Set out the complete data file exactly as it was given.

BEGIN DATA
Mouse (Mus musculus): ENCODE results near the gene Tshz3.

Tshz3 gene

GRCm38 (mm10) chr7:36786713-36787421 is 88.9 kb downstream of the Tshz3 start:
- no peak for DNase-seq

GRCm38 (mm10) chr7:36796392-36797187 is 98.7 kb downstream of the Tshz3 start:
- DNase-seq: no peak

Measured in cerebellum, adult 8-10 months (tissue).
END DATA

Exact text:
Mouse (Mus musculus): ENCODE results near the gene Tshz3.

Tshz3 gene

GRCm38 (mm10) chr7:36786713-36787421 is 88.9 kb downstream of the Tshz3 start:
- no peak for DNase-seq

GRCm38 (mm10) chr7:36796392-36797187 is 98.7 kb downstream of the Tshz3 start:
- DNase-seq: no peak

Measured in cerebellum, adult 8-10 months (tissue).